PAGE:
WCAG as Guidelines

As seen in the Robles case, with a statutory duty but no real controlling guidance, it can be difficult for business to know how to ensure their websites are ADA compliant. The majority of courts have held that defendants can prove they are compliant by following the Web Content Accessibility Guidelines (WCAG) 2.0, which are guidelines produced by a consortium of interested parties through the Web Accessibility Initiative (WAI). The WAI provides a quick reference guide here. The guidelines are utilized to make web content accessible to people with disabilities by, for example, including text pop-ups as a user rolls over images with sound or providing an option to view a website without flashing or bright light for those with epilepsy, etc.

The WCAG guidelines contain multiple levels of accessibility (A, AA, AAA), and courts have discretion in determining what level constitutes full compliance. So far, most seem to be in agreement that at least level AA (with AAA being the highest level) should be reached. Businesses can utilize their internal IT departments and online tests to see where their websites fall short and to make the proper adjustments, but there are also third-party vendors that will make assessments and complete remediation at a cost. Companies should be aware, however, that there is no recognized certification that can be utilized as evidence in court.

What to Expect Next and How to Mitigate Risk

Interestingly, the United States Court of Appeals for the Eleventh Circuit, in Juan Carlos Gil v. Winn-Dixie Stores, Inc. issued a long-awaited decision on April 7, 2021 overturning the trial court’s finding that Winn Dixie violated the ADA because its website was not accessible via screen reader software utilized by seeing-impaired persons. The trial court held that the website was heavily integrated with Winn Dixie’s physical stores and was therefore a place of public accommodation. The April 7 Court of Appeals decision reversed that ruling and found that the website was not a place of public accommodation nor did it pose an intangible barrier to access the goods, services or privileges of the physical stores because the goods and services could not be purchased on the website and anything the website provided could be obtained in-store. The 11th circuit expressly declined to follow the 9th Circuit Robles decision, and the now deepened circuit split raises the likelihood that the U.S. Supreme Court will grant certiorari if and when such a case is again presented to it.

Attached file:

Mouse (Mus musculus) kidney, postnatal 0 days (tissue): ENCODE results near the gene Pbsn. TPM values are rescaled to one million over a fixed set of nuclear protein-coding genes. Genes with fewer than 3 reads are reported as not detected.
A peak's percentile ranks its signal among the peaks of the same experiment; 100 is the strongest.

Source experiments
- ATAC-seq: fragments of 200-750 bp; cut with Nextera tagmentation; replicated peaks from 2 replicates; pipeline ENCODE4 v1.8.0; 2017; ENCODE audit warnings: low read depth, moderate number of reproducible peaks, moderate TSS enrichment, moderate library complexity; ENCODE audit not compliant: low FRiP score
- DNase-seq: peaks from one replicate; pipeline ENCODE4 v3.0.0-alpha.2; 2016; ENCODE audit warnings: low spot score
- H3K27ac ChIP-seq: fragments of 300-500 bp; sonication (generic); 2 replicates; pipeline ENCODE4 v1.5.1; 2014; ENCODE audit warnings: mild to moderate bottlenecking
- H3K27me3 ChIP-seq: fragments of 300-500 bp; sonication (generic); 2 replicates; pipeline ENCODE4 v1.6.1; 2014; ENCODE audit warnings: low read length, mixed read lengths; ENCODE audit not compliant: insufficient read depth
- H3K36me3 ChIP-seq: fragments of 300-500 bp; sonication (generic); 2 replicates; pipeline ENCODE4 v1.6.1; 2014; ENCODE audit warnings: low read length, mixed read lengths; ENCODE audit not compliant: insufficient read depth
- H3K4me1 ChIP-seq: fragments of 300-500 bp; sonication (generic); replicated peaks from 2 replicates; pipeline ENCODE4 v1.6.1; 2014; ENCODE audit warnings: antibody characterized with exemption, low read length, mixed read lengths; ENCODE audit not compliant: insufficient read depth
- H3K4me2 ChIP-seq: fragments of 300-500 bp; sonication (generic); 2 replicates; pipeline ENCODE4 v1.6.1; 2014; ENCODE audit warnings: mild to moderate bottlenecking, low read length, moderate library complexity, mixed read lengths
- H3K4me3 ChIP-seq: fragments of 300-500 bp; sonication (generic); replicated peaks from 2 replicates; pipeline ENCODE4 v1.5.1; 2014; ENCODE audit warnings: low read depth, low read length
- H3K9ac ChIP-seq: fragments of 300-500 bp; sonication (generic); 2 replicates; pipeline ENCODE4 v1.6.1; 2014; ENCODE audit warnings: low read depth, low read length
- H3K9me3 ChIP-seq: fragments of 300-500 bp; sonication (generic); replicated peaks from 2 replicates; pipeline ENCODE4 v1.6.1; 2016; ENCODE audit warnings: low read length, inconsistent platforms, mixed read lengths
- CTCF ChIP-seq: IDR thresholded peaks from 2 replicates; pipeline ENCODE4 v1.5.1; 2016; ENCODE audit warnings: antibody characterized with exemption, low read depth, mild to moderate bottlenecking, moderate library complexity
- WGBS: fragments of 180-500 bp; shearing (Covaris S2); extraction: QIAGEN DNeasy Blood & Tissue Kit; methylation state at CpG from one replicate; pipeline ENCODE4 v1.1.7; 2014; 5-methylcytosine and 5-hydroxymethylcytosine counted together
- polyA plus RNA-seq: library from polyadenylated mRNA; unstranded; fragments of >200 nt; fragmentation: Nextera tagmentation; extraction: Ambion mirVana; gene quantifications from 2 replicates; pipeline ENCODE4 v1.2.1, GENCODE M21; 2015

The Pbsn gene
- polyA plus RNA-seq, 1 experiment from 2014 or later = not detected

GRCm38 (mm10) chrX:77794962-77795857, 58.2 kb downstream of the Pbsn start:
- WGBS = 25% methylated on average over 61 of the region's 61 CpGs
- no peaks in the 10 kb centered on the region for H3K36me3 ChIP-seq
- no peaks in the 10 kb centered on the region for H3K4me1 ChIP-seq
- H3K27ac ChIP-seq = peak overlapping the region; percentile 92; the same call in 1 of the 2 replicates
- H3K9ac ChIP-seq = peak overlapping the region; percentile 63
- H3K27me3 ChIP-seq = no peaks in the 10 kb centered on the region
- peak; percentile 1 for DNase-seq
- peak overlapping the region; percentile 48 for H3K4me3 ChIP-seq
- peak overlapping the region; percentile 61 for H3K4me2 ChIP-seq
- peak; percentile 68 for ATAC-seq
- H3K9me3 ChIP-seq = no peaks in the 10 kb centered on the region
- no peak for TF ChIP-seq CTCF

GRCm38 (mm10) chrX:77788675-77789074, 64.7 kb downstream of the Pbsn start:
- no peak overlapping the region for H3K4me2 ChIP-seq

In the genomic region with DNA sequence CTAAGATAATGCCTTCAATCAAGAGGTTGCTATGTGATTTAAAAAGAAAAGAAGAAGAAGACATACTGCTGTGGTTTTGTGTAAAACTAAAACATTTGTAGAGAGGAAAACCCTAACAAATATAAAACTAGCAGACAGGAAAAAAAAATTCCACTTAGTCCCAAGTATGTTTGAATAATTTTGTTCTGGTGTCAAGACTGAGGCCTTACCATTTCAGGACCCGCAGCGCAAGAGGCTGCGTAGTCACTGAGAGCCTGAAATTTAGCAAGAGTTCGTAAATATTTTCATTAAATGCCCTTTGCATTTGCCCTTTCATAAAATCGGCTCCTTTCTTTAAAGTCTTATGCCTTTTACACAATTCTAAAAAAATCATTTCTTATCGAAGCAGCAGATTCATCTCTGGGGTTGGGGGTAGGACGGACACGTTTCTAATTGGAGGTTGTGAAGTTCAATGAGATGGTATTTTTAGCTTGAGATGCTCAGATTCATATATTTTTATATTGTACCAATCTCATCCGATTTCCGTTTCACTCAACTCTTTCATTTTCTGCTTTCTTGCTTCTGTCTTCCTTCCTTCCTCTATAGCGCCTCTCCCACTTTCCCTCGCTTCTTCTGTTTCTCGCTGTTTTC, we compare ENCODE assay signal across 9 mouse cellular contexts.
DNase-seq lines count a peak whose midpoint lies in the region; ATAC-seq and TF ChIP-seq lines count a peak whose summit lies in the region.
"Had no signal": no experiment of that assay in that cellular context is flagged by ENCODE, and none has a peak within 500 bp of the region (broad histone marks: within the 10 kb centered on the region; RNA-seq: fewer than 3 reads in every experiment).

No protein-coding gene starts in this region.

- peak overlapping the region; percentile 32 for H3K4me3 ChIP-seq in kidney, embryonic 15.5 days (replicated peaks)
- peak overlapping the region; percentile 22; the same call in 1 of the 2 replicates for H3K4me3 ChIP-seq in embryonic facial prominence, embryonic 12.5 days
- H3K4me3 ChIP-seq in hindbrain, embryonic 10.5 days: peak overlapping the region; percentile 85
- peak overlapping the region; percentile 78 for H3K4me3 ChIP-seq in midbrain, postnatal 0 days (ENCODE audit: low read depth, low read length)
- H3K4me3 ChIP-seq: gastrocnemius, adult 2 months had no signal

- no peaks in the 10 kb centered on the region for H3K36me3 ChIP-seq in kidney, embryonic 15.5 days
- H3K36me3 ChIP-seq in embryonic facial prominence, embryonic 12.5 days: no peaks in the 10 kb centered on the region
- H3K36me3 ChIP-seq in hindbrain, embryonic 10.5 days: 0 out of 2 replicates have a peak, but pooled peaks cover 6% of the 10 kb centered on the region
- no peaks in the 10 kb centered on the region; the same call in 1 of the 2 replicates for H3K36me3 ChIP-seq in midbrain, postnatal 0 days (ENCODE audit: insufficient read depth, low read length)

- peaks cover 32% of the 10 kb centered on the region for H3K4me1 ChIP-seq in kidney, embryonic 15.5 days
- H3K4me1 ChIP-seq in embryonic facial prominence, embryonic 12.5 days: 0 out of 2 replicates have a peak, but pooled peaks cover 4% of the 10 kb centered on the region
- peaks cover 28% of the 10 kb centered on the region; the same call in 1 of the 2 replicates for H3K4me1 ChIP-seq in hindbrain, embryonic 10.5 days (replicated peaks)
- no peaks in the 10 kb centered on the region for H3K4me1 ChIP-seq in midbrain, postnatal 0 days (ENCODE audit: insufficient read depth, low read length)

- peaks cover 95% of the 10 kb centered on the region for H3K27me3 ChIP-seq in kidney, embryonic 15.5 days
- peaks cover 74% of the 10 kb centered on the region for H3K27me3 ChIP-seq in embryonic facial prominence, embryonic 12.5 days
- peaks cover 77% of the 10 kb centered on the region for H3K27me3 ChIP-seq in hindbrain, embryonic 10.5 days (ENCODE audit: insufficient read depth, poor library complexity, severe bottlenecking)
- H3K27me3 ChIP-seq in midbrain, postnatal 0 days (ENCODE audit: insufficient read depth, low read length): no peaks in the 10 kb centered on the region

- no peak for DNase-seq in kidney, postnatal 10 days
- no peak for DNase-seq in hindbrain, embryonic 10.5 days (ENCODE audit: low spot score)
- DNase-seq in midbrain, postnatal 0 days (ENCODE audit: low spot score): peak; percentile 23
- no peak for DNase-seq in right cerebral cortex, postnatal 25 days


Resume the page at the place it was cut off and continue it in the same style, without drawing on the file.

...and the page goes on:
In sum, ADA website litigation does not show signs of slowing and with the recent 11th Circuit decision, the current state of the law remains vague at best. This means business’ best defense is to, either in house or through a third-party vendor, run a test of compliance with the WCAG guidelines, remediate any shortfalls, maintain accessibility through frequent trainings for those in charge of website content and run regular audits. Not only will this reduce the risk of costly legal issues, but it also ensures businesses do not lose potential clients or customers simply because they cannot access the goods or services.